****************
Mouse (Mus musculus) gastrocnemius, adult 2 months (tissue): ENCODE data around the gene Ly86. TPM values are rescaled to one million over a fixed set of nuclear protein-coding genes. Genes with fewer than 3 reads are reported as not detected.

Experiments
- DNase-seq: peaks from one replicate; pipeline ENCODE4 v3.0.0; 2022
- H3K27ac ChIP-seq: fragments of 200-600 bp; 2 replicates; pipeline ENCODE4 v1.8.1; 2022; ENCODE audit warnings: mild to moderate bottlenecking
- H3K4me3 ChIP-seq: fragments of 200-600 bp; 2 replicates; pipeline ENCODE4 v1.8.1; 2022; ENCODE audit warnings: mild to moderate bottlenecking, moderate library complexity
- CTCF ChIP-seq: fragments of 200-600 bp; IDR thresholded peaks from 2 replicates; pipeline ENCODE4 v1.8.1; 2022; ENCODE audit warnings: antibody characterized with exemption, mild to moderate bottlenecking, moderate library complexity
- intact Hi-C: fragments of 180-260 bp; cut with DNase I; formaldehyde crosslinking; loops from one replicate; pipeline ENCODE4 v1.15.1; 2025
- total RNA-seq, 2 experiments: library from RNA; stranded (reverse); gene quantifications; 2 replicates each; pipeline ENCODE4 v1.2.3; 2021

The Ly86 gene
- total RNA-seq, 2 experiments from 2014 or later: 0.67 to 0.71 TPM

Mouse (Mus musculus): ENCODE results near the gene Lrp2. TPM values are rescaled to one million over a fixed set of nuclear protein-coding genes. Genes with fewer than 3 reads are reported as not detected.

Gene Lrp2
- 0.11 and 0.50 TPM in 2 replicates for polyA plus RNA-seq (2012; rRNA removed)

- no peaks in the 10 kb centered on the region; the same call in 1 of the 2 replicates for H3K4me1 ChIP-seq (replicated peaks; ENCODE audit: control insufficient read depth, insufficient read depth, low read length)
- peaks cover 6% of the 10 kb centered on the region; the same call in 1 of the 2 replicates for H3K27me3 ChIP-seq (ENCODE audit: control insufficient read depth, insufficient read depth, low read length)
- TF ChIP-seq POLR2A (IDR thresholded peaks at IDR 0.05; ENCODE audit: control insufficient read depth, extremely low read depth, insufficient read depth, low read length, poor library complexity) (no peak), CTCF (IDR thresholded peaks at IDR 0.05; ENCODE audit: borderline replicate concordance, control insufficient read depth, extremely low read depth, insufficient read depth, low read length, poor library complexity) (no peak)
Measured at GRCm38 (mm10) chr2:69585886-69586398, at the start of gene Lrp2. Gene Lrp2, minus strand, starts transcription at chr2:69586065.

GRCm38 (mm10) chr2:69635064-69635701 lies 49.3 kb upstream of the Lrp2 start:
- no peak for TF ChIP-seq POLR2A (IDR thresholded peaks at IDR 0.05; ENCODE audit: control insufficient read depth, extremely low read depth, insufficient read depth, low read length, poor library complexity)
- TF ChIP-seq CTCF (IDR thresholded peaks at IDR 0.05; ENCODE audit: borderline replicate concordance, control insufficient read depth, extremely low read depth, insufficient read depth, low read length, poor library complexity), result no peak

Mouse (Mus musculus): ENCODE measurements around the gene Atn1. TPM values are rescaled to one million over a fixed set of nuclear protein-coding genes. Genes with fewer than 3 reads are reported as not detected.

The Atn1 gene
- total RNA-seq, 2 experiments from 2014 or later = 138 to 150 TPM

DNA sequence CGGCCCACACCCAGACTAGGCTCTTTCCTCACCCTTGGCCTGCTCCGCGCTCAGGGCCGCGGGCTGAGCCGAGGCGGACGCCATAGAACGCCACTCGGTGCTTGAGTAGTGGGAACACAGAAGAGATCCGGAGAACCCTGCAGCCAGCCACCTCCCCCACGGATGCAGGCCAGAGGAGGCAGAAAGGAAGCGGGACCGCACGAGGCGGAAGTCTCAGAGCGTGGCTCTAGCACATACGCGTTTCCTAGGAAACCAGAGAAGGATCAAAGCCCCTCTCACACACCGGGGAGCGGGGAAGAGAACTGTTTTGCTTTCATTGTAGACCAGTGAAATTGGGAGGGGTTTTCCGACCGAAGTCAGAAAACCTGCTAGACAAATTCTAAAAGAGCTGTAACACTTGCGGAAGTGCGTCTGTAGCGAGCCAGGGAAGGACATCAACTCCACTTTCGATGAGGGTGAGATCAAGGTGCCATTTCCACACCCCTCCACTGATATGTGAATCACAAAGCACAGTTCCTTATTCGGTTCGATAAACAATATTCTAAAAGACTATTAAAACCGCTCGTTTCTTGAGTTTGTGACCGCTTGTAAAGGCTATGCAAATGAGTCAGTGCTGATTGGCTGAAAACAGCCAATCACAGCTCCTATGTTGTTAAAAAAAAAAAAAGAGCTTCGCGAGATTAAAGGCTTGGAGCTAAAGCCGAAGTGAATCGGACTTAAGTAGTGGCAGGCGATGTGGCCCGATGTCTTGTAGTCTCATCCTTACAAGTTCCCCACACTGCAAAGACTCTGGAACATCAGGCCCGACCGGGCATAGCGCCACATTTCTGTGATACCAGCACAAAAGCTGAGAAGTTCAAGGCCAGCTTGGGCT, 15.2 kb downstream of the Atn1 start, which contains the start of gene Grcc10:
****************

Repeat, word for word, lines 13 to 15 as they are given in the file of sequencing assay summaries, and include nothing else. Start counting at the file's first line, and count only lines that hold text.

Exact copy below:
- 0.11 and 0.50 TPM in 2 replicates for polyA plus RNA-seq (2012; rRNA removed)

- no peaks in the 10 kb centered on the region; the same call in 1 of the 2 replicates for H3K4me1 ChIP-seq (replicated peaks; ENCODE audit: control insufficient read depth, insufficient read depth, low read length)
- peaks cover 6% of the 10 kb centered on the region; the same call in 1 of the 2 replicates for H3K27me3 ChIP-seq (ENCODE audit: control insufficient read depth, insufficient read depth, low read length)